Shortlists for top posts in the Church of England should include at least one minority ethnic candidate as part of a raft of measures to address the “alarming” lack of senior clergy of colour, according to a report out last week.
The report, From Lament to Action, published by the Archbishops’ anti-racism task force, added that people responsible for senior appointments should undergo anti-racism recruitment training, and that 30 per cent of nominees for the Church’s leadership training programme should come from ethnic minorities.
The report brought together 47 recommendations that had not been acted upon from decades of previous reports on how the Church could address racism within its ranks. The recommendations, or “actions”, focused on areas of education, training and mentoring, investing in minority ethnic young people and reforming governance structures, as well as increasing the participation in the Church by clergy of colour.
The Archbishop of Canterbury, Justin Welby and the Archbishop of York, Stephen Cottrell, who together commissioned the report, said: “Racism is a sin ... and we are determined to make sure there is no room for it in the Church.
“But it is here. We have seen, time and time again, people being bullied, overlooked, undermined and excluded from the life of the Church, from the family of God. It breaks our hearts, and we are truly sorry.”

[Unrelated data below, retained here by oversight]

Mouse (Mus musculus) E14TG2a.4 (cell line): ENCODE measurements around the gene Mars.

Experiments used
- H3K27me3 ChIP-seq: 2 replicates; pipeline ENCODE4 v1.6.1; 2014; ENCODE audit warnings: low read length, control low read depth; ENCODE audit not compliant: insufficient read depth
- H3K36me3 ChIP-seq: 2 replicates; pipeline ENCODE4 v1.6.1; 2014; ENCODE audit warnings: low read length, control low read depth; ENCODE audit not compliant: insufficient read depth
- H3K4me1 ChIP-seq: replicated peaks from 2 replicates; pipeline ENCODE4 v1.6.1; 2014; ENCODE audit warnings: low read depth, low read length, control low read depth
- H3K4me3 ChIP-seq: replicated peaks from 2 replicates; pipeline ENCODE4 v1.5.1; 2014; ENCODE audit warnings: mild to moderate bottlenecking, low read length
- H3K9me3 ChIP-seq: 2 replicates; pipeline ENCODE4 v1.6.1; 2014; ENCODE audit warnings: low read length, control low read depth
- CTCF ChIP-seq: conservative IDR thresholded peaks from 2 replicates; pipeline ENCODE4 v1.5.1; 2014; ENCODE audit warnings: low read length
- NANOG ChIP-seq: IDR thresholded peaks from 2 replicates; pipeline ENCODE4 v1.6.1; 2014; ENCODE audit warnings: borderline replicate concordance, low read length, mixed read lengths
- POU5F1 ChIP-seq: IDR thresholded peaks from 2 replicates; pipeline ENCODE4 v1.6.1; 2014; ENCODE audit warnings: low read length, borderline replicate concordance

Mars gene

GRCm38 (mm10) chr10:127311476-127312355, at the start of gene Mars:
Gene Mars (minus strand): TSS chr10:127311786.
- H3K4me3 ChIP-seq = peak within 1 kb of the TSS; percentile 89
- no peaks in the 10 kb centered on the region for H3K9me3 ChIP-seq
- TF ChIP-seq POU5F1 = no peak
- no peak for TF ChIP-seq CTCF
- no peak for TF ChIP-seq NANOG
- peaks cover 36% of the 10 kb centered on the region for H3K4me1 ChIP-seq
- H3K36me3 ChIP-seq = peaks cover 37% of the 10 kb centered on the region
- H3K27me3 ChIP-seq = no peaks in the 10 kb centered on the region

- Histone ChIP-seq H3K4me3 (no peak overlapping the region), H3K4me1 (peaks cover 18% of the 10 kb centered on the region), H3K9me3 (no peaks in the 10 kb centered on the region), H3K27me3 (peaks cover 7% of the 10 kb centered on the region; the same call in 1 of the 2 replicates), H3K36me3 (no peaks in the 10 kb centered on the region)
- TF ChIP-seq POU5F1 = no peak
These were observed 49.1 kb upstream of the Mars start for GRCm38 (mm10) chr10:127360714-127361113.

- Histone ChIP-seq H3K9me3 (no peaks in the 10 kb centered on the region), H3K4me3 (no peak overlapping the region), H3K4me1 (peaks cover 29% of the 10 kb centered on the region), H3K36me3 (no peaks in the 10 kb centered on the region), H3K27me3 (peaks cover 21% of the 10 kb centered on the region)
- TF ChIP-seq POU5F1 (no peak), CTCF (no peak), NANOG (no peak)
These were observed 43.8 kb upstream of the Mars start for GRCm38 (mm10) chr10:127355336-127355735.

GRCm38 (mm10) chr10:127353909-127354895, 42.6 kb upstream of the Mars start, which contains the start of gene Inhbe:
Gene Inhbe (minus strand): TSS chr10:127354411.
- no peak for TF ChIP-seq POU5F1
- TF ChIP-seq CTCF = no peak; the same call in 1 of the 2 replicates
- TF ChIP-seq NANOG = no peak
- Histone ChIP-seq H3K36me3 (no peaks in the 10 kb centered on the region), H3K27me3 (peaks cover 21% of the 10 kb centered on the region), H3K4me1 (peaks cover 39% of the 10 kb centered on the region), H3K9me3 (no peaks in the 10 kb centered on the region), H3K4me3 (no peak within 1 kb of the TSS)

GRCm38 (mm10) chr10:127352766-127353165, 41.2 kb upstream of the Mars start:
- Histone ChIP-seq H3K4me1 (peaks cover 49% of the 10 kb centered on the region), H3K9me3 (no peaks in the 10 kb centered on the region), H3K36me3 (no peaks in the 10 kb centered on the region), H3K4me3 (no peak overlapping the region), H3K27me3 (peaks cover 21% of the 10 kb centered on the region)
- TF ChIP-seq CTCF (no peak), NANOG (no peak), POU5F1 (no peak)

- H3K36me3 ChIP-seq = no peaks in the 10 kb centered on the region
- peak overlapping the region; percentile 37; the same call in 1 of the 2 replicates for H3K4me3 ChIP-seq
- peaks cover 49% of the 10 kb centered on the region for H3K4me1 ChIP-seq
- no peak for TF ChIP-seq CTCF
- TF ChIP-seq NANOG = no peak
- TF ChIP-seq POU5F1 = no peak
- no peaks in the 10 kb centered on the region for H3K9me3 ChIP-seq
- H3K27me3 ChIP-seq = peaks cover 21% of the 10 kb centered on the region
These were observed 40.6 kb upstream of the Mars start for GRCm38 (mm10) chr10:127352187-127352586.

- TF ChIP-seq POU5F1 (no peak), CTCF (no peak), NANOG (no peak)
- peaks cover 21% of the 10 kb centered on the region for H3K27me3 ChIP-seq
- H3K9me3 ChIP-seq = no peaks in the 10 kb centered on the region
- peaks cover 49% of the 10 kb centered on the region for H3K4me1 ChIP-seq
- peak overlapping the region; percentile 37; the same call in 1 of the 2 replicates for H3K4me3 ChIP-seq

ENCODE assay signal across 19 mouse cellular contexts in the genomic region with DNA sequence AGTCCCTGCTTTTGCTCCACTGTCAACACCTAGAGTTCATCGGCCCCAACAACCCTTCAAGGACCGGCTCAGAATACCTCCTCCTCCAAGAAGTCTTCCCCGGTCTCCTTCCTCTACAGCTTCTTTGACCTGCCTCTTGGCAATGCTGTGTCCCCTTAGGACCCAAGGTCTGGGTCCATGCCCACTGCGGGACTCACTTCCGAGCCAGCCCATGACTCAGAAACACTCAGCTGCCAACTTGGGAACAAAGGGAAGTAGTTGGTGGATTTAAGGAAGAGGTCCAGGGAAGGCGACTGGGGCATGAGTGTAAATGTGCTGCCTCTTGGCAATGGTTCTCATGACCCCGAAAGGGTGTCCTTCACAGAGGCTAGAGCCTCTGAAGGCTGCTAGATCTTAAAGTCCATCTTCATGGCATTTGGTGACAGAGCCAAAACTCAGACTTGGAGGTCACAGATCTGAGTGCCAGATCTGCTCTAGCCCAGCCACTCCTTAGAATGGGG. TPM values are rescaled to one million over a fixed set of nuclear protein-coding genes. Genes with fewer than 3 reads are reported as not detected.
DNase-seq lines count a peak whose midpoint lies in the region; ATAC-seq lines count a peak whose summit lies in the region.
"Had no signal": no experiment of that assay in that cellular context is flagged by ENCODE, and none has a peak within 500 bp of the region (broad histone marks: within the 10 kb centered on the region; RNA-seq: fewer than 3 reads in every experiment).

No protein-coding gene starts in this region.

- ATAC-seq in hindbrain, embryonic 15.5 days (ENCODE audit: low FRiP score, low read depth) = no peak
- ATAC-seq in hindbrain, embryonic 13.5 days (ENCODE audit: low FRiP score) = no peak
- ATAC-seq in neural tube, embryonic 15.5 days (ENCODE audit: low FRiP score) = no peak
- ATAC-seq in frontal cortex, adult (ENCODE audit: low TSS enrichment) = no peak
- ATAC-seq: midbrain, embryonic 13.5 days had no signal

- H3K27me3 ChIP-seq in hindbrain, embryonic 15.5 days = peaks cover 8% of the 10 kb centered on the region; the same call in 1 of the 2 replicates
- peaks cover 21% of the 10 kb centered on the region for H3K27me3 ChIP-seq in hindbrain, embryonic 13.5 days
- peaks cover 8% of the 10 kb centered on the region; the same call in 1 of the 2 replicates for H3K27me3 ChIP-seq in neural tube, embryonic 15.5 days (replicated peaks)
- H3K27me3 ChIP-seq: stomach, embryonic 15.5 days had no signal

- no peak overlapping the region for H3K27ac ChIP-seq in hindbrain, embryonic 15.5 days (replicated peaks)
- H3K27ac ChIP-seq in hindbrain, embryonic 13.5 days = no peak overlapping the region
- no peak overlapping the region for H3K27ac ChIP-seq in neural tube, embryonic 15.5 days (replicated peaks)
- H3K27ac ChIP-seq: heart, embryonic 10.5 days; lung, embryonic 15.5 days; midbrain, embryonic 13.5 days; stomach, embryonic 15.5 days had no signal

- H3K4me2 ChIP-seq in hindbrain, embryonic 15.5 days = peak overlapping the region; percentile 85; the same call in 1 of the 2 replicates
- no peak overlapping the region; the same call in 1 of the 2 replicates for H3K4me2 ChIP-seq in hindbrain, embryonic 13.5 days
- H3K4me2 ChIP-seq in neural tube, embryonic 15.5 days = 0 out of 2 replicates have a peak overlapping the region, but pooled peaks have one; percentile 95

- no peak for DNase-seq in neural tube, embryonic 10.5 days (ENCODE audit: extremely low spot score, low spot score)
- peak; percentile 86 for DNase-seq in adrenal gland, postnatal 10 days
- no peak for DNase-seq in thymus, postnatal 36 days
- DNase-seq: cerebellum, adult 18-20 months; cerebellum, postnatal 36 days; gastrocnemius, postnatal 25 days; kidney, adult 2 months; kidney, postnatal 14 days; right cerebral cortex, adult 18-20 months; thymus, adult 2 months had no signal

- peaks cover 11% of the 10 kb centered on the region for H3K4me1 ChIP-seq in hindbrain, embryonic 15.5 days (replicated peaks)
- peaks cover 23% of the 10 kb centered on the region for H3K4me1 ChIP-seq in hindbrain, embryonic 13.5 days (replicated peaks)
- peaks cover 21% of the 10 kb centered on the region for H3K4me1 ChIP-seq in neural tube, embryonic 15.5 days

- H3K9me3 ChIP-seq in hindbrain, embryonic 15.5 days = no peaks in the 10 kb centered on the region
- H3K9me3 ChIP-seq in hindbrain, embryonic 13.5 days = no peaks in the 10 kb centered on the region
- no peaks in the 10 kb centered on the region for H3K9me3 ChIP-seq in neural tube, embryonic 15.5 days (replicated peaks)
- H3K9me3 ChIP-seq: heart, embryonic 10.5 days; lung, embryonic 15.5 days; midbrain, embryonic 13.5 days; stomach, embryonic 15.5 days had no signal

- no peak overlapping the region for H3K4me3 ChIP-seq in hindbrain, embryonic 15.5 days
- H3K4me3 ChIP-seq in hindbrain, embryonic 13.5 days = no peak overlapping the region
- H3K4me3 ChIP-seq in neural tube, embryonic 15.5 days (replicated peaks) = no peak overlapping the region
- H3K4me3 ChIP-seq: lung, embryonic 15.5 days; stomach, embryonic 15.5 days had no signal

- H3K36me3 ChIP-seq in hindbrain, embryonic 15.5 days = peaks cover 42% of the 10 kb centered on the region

The prelates committed to adopting five of the recommendations immediately, which included asking the General Synod to add in ten ethnic minority candidates with full voting rights, inviting ethnic minority clergy to observe House of Bishops meetings until there are six minority clergy members and establishing a racial justice commission to hold the Church and the archbishops to account on racial justice.
Dr Joel Edwards, former director of the Evangelical Alliance, is to chair the commission.
Bishop Guli Francis-Dehqani of Chelmsford, the only diocesan bishop of colour, asked by The Tablet whether the report went far enough, replied: “If [the report] doesn’t yet go far enough, it certainly offers us a significant opportunity to take a very large step forward.” She added: “If this is going to be successful, it’s not about a witch-hunt, it’s about working to change culture, and that means allowing open and honest conversations.”
Meanwhile, the Board of Deputies of British Jews published some 119 recommendations as to how the UK Jewish community could improve its record on racial inclusivity. One recommendation was that synagogues “should encourage more Jews in their communities who identify as Black, of colour, or Sephardi, Mizrahi or Yemenite to consider semicha” (ordination).
Board of Deputies president, Marie van der Zyl, said in her foreword: “There is still much work to be done before we become an unequivocally anti-racist environment, that equally embraces all Jews of all ethnicities.”